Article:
Innovative class lab during pandemic earns international attention from Phycological Society of America

At the University of Maine, SMS 373 — Marine and Freshwater Algae — is a four-credit course that provides a comprehensive introduction to the evolution, ecology, and physiology of these diverse photosynthetic organisms.

School of Marine Sciences Professor of Plant Biology Susan Brawley has been teaching the course for 12 years. This past spring, she was joined by teaching assistant Kyle Capistrant-Fossa, a recent UMaine graduate and a research assistant in Brawley Lab.

As usual, the course emphasized the fundamental roles of the algae in shaping the evolution of other life on Earth and determining characteristics of different ecosystems and food webs. Laboratory work emphasized the study of living material in the first half of spring 2020, with the second half of the laboratory normally devoted to algal isolations and culture from natural habitats, field trips, and special research projects.

Then the pandemic hit, and SMS 373, like all UMaine courses, went remote in the second half of the semester.

The result was innovative course delivery that was one of the 10 winning entries from members, according to the Phycological Society of America (PSA).

The PSA Education Committee is dedicated to the promotion and improvement of teaching and research in phycology. Its first #TeachAlgae contest drew 27 entries from around the world. The winners and a selection of their submitted resources are online.

“Our exercise let students continue to learn the techniques I’d planned for the first weeks after spring break by providing a way for students to isolate pure algal cultures at the many different locations they were at after spring break. Also, it maintained class interest and spirit as we shared results for a few minutes at the beginning of each Zoom lecture. Every time a student reported that a likely algal colony had appeared on their plates, we all got excited! ” says Brawley. “I’m sure lots of people will use this exercise.”  

UMaine’s contest-winning initiative, “Remote Isolation (of algae as well as people)”, focused on active studies of natural communities of algae through independent work by students  — wherever they were sheltering under COVID-19 conditions. This contributed to comparative studies across ecosystems, and just seeing the range of pH values from marshes, rivers, and streams across the U.S. was interesting.

Brawley and Capistrant-Fossa assembled kits containing the lab materials needed for the 18 students to make isolations on solid plates and transfer individual colonies that developed to liquid cultures. Those colonies, incubated on window sills, were sent back to campus to be photographed. Students also took photos of the bodies of water and habitats where they collected their samples, and made environmental measurements, including the pH, nitrate, and nitrite at their collection sites. Students prepared a few PowerPoint slides each that covered their isolations and data, and Brawley and Capistrant-Fossa put it together as an Atlas of Spring Algae. An excerpt of this Atlas appears in the winning exercise, so that users know what can be achieved.  Brawley said, “We all learned so much together!”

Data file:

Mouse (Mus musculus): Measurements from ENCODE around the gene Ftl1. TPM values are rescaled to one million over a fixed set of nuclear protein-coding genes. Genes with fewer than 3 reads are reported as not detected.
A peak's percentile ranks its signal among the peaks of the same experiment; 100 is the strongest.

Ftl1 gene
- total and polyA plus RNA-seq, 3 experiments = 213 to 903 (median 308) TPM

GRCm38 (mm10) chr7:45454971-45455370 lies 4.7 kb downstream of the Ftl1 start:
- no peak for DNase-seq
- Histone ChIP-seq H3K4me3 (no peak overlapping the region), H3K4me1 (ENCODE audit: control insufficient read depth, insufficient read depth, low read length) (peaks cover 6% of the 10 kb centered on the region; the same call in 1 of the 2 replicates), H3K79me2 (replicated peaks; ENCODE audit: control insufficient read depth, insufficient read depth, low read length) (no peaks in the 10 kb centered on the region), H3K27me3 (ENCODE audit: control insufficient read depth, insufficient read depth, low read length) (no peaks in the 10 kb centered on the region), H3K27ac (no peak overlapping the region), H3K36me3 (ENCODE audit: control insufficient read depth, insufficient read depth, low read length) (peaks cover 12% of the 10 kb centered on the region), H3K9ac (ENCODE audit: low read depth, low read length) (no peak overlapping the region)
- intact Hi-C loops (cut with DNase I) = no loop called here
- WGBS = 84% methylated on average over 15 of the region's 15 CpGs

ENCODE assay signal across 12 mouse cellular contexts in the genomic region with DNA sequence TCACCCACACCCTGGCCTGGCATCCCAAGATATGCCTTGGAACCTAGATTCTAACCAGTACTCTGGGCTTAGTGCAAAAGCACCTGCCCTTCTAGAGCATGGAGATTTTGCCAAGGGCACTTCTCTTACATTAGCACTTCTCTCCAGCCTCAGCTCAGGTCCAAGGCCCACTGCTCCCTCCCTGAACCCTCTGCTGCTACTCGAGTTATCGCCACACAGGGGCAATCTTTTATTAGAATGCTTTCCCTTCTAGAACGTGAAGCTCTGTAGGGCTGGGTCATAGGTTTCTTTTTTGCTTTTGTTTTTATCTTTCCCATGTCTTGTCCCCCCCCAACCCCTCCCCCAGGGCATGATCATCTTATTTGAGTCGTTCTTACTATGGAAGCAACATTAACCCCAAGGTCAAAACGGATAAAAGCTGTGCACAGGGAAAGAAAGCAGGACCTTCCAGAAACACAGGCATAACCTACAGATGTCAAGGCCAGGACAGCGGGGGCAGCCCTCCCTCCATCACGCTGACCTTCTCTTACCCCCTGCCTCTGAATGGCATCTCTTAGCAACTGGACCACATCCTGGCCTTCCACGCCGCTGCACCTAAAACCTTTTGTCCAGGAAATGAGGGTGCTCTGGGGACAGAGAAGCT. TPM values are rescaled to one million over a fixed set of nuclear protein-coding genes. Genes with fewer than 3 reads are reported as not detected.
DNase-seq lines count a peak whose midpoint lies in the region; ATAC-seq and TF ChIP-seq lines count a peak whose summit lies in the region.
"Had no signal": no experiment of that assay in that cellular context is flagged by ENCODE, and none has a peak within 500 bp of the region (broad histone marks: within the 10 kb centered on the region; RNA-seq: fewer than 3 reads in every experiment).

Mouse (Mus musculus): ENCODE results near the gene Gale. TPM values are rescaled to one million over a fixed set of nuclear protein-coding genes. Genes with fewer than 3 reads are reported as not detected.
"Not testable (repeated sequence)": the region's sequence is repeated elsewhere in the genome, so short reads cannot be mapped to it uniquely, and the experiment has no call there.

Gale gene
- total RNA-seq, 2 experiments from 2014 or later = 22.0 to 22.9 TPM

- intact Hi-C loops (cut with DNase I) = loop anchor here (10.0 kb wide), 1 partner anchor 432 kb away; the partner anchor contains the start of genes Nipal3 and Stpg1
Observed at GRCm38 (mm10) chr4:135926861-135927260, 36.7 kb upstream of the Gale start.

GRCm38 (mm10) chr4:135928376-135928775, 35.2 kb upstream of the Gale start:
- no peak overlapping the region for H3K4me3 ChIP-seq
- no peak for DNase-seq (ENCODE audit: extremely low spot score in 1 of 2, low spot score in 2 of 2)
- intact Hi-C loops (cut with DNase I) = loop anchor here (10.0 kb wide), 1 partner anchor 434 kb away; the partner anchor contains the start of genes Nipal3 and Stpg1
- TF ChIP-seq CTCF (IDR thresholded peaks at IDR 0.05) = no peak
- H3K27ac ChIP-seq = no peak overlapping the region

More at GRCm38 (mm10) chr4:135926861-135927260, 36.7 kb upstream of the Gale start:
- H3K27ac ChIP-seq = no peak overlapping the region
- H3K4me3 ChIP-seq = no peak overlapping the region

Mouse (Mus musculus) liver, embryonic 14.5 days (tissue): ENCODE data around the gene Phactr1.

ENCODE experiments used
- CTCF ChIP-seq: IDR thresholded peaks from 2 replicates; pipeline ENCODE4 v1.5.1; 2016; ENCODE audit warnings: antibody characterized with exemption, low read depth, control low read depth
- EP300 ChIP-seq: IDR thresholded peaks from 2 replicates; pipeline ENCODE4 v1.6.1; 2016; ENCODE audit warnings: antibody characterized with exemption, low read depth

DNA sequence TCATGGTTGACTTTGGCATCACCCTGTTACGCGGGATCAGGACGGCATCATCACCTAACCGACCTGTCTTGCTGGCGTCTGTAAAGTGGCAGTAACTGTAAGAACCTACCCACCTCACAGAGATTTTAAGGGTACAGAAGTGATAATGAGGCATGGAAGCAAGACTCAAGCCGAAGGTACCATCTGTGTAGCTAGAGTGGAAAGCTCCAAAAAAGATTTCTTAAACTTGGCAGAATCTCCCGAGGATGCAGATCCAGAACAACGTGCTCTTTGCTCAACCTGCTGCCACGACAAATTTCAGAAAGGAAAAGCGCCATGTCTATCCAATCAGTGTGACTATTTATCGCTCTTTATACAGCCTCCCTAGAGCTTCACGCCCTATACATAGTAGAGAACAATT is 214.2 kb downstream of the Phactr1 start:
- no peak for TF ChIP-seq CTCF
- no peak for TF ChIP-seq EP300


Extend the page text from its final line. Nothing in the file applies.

By following the detailed instructions in the kits, and following online discussions, nearly two-thirds of the students achieved successful isolations, say Brawley and Capistrant-Fossa. The ones who did not still had excellent habitat information and isolation experiences to share.

Understanding the learning outcomes needed and then determining the methods to achieve that learning were key, making the initiative a valuable lesson in teaching phycology.

“Students seemed to really enjoy the course, and it helped us stay connected while spread across the U.S. from COVID-19,” says Capistrant-Fossa. “It taught me the importance of being able to adapt a course quickly, and how important labs can be for class morale.”

Capistrant-Fossa, who is originally from West Springfield, Massachusetts, was an Honors student who graduated in 2 1/2 years with a bachelor’s degree in marine sciences and earned a master’s in marine biology, both from UMaine. In Brawley’s lab, his research focused on the spread of an invasive red alga, Grateloupia turuturu, in Maine, and bacterial communities associated with Maine’s rockweeds.

This fall, Capistrant-Fossa begins his Ph.D. work on a five-year assistantship at the University of Texas, based at the Marine Science Institute in Port Aransas. His adviser will be UMaine alumnus Kenneth Dunton.

Contact: Margaret Nagle,